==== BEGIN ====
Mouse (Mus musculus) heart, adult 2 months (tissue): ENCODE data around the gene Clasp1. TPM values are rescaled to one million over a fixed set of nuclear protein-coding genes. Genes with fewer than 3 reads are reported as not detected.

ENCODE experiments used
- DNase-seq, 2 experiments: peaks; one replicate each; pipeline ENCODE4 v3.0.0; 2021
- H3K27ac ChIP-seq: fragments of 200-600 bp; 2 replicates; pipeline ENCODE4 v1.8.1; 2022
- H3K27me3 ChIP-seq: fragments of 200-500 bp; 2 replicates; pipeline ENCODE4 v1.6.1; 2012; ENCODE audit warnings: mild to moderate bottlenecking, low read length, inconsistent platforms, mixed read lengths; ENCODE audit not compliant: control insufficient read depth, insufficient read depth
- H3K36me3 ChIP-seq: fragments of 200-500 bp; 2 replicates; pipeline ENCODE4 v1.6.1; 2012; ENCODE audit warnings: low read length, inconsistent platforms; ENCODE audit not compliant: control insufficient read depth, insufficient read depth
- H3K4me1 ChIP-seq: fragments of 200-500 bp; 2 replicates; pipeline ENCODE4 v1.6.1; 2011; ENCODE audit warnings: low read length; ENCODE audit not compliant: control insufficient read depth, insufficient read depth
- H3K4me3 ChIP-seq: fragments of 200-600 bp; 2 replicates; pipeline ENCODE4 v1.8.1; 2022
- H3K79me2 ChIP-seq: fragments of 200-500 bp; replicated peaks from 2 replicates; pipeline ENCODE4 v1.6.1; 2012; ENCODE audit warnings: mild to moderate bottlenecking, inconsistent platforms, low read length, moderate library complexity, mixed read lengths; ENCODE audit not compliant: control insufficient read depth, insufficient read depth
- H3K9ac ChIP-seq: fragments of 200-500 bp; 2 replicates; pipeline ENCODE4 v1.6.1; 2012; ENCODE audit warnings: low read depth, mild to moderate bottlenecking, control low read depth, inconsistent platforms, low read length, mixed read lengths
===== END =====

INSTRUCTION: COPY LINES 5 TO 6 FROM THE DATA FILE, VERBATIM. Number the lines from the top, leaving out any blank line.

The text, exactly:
- H3K27me3 ChIP-seq: fragments of 200-500 bp; 2 replicates; pipeline ENCODE4 v1.6.1; 2012; ENCODE audit warnings: mild to moderate bottlenecking, low read length, inconsistent platforms, mixed read lengths; ENCODE audit not compliant: control insufficient read depth, insufficient read depth
- H3K36me3 ChIP-seq: fragments of 200-500 bp; 2 replicates; pipeline ENCODE4 v1.6.1; 2012; ENCODE audit warnings: low read length, inconsistent platforms; ENCODE audit not compliant: control insufficient read depth, insufficient read depth